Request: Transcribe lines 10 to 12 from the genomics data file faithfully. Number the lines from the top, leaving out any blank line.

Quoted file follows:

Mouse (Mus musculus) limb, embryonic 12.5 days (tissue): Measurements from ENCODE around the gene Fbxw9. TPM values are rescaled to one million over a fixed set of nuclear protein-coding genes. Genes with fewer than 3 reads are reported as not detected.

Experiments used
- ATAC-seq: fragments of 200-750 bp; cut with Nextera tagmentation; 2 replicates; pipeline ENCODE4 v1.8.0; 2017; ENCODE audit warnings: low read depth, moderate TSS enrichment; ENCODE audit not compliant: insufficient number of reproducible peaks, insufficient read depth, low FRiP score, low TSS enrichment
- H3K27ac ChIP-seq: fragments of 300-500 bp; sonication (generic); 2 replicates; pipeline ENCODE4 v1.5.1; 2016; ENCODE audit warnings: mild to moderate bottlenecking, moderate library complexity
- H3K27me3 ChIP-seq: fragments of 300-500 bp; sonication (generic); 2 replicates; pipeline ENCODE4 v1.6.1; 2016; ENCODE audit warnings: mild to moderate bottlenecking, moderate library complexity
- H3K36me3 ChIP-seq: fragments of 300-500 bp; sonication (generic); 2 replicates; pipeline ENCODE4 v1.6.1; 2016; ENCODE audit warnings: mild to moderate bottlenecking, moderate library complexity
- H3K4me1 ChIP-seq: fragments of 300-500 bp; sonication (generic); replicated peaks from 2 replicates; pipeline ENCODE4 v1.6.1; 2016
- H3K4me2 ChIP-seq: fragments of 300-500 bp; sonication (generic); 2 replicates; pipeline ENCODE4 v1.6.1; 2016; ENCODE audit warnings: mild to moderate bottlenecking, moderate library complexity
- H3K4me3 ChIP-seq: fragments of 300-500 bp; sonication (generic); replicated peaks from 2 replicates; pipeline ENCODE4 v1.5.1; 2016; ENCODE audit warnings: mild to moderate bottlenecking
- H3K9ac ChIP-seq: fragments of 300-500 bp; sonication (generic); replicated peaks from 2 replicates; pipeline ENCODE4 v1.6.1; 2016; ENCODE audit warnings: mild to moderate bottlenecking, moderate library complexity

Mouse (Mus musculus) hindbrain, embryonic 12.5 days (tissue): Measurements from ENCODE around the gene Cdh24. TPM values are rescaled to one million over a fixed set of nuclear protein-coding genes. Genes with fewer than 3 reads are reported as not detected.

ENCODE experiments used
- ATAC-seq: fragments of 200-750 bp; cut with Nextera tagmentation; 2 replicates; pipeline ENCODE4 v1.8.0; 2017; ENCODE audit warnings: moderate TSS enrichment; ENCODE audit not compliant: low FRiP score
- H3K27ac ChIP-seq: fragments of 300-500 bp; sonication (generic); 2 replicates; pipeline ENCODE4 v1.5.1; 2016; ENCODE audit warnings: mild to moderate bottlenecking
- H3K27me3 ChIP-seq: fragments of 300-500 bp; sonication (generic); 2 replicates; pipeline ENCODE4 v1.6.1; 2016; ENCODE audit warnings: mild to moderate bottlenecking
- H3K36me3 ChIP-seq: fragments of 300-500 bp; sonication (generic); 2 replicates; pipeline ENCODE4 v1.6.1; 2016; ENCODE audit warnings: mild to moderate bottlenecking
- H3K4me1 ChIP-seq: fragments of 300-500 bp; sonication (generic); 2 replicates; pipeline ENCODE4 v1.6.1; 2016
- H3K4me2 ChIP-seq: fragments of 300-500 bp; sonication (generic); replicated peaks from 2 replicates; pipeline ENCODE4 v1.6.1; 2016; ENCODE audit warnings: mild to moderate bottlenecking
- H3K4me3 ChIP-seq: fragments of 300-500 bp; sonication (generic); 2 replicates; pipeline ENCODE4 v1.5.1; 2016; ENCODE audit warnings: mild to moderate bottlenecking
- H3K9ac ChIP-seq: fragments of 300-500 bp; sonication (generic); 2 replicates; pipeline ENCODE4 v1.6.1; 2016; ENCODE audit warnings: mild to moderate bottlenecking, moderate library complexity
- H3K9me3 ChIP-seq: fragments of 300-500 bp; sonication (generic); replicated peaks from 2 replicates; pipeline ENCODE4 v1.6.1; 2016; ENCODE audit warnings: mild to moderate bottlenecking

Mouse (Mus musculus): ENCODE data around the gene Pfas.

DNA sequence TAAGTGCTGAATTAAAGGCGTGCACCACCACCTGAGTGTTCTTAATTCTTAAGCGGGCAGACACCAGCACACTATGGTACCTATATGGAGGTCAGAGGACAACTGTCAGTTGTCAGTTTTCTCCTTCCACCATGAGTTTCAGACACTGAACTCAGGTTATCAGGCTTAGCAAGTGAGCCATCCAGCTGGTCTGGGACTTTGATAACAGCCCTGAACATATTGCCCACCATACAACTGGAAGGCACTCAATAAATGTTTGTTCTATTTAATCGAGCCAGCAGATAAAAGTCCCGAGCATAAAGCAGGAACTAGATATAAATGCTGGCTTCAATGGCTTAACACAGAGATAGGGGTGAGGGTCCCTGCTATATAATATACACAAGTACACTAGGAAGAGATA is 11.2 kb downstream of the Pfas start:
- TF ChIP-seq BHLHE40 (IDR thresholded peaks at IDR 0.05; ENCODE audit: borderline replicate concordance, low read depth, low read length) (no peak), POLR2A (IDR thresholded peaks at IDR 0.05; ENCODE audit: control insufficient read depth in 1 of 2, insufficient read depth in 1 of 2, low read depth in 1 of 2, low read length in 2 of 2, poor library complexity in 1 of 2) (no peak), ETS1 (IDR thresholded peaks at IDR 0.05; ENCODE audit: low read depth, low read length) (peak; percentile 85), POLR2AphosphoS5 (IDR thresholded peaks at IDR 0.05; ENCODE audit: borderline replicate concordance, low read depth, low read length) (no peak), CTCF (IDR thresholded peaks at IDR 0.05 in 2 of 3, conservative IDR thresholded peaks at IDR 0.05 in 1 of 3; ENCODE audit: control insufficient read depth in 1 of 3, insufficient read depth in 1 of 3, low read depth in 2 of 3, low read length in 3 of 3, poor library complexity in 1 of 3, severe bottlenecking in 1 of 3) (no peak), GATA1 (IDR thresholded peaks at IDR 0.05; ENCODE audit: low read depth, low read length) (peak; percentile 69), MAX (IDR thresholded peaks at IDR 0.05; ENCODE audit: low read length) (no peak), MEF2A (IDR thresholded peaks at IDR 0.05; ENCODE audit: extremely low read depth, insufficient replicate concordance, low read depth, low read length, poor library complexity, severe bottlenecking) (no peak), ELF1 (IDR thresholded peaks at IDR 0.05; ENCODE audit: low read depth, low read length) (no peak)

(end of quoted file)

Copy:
- H3K9ac ChIP-seq: fragments of 300-500 bp; sonication (generic); replicated peaks from 2 replicates; pipeline ENCODE4 v1.6.1; 2016; ENCODE audit warnings: mild to moderate bottlenecking, moderate library complexity

Mouse (Mus musculus) hindbrain, embryonic 12.5 days (tissue): Measurements from ENCODE around the gene Cdh24. TPM values are rescaled to one million over a fixed set of nuclear protein-coding genes. Genes with fewer than 3 reads are reported as not detected.

ENCODE experiments used